In their attempts to gain exposure and alter the political discourse, populist parties have faced significant organizational challenges in recent history that have limited their ability to secure significant leadership roles in national governments or at the supranational level. Foremost among these challenges involve the role of populists and eurosceptics within the European Parliament. Independent and populist Members of the European Parliament (MEPs) represented held only 20 seats out of 410 following the first direct elections in 1979, representing less than 5 percent of the legislative body. Eurosceptic and populist parties experienced considerably strong results in the 2004 elections, “performing relatively well in EU-15 states,” with gains coming “at the expense of larger parties” (David Judge and David Earnshaw, The European Parliament, 2nd ed. [New York: Palgrave MacMillan, 2008], 75). Since that time, this negative impact on establishment parties at the European level has been especially apparent, with moderate British euroscepticism creating a rift within the European People’s Party (EPP), first by reorienting the party platform before subsequently leaving the party entirely to establish the European Conservatives and Reformists Group, which falls further right of center (Judge and Earnshaw, 126-127). This defection has diminished the size of the EPP’s plurality in the European Parliament, potentially exposing it to greater challenges in the form of electoral competition from smaller populist groups.

Some of the more radical populist political parties faced significant difficulties in establishing a coherent platform and aggregating influence within the European institutions throughout the 1990s (Judge and Earnshaw, 129), with high turnover and frequent defections between a multitude of loosely-organized groups of populists with a shared dissatisfaction with the European Union but otherwise few substantial avenues toward a coherent policy platform (Judge and Earnshaw, 132-133). The challenges with organization and political survival persist to this day. The growth of populist parties “has outpaced their ability to exercise quality control,” and commentators have argued that the “policy platforms of these parties would not survive the sort of examination their mainstream rivals endure.” However, these groups have seen a rise in their influence and organizational capacity at the national and European levels, especially since 2010.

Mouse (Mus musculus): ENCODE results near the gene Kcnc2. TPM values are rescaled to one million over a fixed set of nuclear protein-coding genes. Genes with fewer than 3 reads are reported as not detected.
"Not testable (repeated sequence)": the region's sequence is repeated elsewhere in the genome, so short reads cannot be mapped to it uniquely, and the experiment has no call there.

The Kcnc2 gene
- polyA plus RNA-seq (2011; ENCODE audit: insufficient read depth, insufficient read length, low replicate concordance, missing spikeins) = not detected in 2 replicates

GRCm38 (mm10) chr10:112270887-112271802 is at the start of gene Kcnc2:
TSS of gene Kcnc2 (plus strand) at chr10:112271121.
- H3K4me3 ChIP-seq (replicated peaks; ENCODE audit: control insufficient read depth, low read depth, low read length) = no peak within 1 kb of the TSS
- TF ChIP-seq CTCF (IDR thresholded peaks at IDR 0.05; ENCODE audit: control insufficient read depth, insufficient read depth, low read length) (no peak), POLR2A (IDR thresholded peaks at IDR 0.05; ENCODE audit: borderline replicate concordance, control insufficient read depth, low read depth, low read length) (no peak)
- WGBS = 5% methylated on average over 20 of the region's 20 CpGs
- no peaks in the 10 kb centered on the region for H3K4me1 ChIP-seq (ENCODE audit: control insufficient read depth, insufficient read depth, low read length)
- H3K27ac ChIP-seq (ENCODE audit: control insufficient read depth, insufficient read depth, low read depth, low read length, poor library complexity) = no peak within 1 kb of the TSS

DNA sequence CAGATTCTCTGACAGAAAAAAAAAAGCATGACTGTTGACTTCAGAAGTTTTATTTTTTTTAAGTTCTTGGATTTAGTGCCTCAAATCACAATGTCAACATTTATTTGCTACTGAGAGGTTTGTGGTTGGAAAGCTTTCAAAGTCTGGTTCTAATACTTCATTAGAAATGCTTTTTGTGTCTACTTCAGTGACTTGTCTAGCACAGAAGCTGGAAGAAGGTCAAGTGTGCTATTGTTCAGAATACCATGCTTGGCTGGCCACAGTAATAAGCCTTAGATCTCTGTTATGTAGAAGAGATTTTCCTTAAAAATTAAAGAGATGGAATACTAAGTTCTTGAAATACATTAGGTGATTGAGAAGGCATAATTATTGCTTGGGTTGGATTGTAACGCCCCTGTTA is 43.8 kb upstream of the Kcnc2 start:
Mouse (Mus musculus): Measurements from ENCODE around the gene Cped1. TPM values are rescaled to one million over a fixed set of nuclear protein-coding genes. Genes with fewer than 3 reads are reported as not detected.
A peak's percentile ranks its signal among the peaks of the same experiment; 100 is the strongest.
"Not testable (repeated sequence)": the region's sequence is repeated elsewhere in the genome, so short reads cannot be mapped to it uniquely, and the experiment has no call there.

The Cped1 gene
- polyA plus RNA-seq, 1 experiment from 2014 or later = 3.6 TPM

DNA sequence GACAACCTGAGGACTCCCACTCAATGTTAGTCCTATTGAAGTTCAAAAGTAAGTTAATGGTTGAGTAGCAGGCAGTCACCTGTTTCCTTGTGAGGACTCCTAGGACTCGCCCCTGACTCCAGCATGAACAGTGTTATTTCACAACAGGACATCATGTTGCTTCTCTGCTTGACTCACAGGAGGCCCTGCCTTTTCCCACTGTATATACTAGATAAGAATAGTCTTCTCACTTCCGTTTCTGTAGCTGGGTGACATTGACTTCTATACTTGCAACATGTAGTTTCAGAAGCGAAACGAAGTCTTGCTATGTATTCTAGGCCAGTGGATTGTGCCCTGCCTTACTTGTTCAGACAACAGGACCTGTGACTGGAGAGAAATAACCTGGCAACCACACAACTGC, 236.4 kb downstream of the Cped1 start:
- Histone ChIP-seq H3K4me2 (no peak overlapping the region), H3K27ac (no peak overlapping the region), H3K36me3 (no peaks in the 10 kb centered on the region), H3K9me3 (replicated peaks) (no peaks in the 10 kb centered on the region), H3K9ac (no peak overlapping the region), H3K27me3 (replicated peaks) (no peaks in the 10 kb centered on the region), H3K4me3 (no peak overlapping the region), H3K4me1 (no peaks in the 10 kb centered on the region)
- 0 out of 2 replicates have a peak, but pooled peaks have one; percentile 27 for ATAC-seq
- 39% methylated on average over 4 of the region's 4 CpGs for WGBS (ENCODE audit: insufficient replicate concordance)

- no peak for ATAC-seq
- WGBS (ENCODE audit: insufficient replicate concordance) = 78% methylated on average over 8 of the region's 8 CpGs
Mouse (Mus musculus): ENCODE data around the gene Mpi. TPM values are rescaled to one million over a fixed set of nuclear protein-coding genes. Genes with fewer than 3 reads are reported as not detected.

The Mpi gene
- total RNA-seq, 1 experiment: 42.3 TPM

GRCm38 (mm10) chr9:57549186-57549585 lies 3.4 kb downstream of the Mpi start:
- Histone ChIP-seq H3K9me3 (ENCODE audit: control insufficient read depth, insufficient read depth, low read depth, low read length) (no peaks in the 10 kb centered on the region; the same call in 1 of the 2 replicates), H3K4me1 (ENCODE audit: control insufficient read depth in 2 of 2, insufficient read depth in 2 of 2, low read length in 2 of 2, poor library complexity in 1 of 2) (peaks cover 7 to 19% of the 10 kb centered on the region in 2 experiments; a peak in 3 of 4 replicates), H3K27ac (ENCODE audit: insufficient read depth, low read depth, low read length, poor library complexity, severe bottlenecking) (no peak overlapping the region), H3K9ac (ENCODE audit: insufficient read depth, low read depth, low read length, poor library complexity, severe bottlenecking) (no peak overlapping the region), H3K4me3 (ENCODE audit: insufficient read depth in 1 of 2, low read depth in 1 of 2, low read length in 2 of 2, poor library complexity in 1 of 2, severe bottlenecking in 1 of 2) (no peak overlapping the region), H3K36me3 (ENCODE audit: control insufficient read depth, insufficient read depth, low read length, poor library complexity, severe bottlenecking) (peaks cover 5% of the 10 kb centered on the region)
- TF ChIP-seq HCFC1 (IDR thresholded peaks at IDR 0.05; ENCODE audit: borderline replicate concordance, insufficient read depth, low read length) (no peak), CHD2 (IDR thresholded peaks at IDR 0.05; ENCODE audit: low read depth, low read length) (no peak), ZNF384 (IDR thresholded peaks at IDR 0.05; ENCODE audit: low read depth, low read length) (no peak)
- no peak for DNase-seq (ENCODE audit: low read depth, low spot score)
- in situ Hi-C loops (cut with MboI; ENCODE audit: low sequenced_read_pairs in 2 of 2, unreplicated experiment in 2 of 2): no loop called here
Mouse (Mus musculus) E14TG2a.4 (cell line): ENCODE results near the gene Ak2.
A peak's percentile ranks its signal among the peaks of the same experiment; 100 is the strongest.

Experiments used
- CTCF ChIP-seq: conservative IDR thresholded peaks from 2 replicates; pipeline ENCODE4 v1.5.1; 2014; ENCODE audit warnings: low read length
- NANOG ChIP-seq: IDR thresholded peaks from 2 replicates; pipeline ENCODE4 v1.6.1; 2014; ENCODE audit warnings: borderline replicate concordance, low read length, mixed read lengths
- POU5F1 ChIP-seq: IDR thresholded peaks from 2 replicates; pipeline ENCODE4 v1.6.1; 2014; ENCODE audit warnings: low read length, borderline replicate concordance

This rise in popularity and capacity can be directly attributed to the seemingly counterintuitive pooling of resources among populist parties at the European level, with inter-party cooperating providing the justification for this paper’s France–Netherlands and Hungary–Poland groupings. Particularly notable is the fact that populist parties have engaged in forum-shopping to a significant extent, taking advantage of the European Parliament to amplify their outreach beyond what would normally be achievable in the domestic sphere, and have displayed a remarkable level of willingness to cooperate with populist parties in other countries to compound gains despite railing against “elitist” Europe and the diminished sovereignty that comes from regional integration.